Author’s Notes from Giving Back

Grace is a gift always welcome. And I was showered with grace while developing Giving Back. When I first conceived of the idea, zeal and naivety blinded me to its magnitude. I thought it would take a year to develop the book; instead it led me on a four-and- a-half-year odyssey that proved both torturous and joyous.

At times, doubts would swarm with stinging questions about whether the vision was attainable. I questioned whether I was up to the sacrifices and risks that seeing it through seemed to require of me. People I spoke with believed in the project; they saw the significance of documenting authentic stories and producing a socially relevant book. This helped fend off some of my fears. Even with dispiriting episodes, I could never suppress for long the call of these stories.

Interviewing people was a privilege and extraordinarily gratifying; yet the gravity of the undertaking weighed heavily on me too. Each set of interview notes seemed so delicate. I gained deeper recognition of how precious each story was and how potent it could become if I possessed the wherewithal to craft a compelling body of work and get it in front of readers.

I felt like a surrogate entrusted to carry not one but scores of seeds, each exceptional, fragile and bundling possibilities. Humbled and often daunted, I knew I had to take care in crafting each story with due reverence. Demanding equal finesse was clearing an uncertain path to bring the book’s narrative and photographic content out of the obscurity of our families, our communities and my laptop into the light of the wider world. Guidance, often from unexpected people and places, came at each crossroad.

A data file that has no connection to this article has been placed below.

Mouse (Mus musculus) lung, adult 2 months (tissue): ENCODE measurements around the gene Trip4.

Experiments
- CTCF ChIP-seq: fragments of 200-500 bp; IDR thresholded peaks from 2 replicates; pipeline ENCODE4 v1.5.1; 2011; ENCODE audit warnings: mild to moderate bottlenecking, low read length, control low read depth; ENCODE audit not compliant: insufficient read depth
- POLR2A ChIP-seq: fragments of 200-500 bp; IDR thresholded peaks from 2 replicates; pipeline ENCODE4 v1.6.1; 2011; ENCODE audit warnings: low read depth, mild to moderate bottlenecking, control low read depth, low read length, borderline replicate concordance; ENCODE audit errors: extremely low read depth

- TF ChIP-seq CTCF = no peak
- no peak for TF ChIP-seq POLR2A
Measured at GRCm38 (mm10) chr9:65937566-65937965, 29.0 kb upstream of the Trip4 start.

Always brightening the journey were the hopes and confidence expressed by family, friends and giving circle members. I remember the excitement of Ohmar, Renee and Rashad when they first heard my idea while on a road trip to a Black philanthropy conference. I think about Aunt Dora’s smile upon learning she inspired the book. I recall early conversations with Charles about my vision and the alignment of our artistic aspirations. Collaboration with Charles has been a God-sent steadying force, from his initial blind faith in the project to his ease, professionalism and quiet generosity.

The most beautiful gift while writing this book was being immersed in its content. I couldn’t help but become re-inspired when each day required me to delve into literally hundreds of narratives and photographs meant to inspire and motivate —I call it chicken and dumplings for the giver’s soul. Gratitude bubbles over when I look back on the gracious acts that brought Giving Back into being. Without a doubt God’s grace is greatest, but grace granted by the people around me was wonderfully sweet too.

— VF


And ye shall sow the eighth year, and eat yet of old fruit until the ninth year; until her fruits come in ye shall eat of the old store.  Leviticus 25:22

Bursting

Witness God’s green work

Entrust your seed to the earth

Bloom, bloom, blossom burst

— ava wood